Carriageworks Artist Talks
THE NATIONAL: NEW AUSTRALIAN ART 2017
On the opening weekend of The National: New Australian Art 2017, Carriageworks presents a series of performances and artist talks. All artist talks are free, no booking required.
Download The National program of opening events across all three venues: Art Gallery of NSW, Carriageworks and MCA.
Saturday 1 April, 10am
Archie Moore works across media in portrayals of self and of contested national histories. He questions key signifiers of identity – skin, language, smell, food, dwelling, politics, religion, flags – and points to errors in foundational intercultural knowledge, asking what are the outcomes of misinformation. His practice is embedded in Aboriginal politics and the wider concerns of racism. Uncertainty is a recurrent theme pertaining to his paternal Kamilaroi heritage. United Neytions (2014–17) is an important work, both confronting and thought-provoking.
Saturday 1 April, 10:30am
Jemima Wyman’s practice investigates camouflage as a social, formal and political strategy. She works with various mediums in order to detail the playful subterfuge present in the dynamics of camouflage. Wyman’s recent work explores the theme of visual resistance through patterning and masking, especially when used by marginalised groups to gain power (counter-power) in zones of conflict. Through her research she has collected a vast archive of masked protesters and liberation armies engaged in this very subterfuge. Her work has identified recurring patterns and trends that groups use for creating a collective identity; she refers to these coverings as ‘communal skins’.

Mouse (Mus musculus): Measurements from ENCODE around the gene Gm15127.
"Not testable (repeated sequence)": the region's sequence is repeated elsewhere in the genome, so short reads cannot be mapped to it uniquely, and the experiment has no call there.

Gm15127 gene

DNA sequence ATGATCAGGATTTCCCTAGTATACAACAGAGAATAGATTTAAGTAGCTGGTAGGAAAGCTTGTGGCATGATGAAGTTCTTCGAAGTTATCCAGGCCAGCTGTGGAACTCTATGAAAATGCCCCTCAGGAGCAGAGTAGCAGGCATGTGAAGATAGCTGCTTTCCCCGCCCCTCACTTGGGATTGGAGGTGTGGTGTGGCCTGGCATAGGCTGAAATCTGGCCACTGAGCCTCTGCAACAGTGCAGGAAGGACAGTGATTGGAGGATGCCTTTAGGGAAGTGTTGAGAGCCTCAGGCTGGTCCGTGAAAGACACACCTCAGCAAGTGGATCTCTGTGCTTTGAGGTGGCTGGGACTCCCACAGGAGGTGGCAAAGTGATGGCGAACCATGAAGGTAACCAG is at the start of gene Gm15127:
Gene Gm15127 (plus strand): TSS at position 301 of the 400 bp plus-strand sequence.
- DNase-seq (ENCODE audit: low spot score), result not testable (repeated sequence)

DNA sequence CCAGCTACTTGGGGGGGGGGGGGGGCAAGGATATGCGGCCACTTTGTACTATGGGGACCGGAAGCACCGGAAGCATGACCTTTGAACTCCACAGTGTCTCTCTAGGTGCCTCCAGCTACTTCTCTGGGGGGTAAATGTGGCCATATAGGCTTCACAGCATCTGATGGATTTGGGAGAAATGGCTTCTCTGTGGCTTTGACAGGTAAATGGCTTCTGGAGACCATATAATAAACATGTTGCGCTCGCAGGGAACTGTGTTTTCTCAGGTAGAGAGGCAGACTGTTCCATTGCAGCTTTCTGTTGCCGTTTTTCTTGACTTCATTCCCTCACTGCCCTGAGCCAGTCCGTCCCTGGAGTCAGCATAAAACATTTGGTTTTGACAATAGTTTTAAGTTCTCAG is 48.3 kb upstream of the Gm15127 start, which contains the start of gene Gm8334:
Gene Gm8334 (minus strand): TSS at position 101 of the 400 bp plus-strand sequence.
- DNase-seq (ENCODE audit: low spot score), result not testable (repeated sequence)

Saturday 1 April, 2pm
Richard Lewer is known for his video and animation, paintings and delicate drawings, which evocatively rework some of life’s less-pleasant elements – crime scenes, illness, horror movies and extreme events. His work is accessible and familiar, with a critical edge that probes what is beautiful and sinister about our society without injecting a moralising tone or political message. Lewer’s focus is, however, less concerned with telling the concrete facts of a case; instead, his work explores the way that places can become repositories for the psychic residue of extreme events, painful activities or our deepest fears.
Ramesh Mario Nithiyendran
Saturday 1 April, 2:30pm
Ramesh Mario Nithiyendran creates rough-edged New Age idols that are at once enticing and disquieting. He experiments with form and scale in the context of figurative sculpture to explore the politics of sex, the monument, gender and organised religion. Formally trained in painting and drawing, his practice has a sculptural emphasis that champions the physicality of art-making. While proceeding from a confident atheist perspective, Nithiyendran draws upon his Hindu and Christian heritage as reference points, as well as a range of sources including the internet, pornography, fashion and art history. Self-portraits make frequent appearances and the dual presence of male and female organs suggest gender-fluid realms of new possibilities.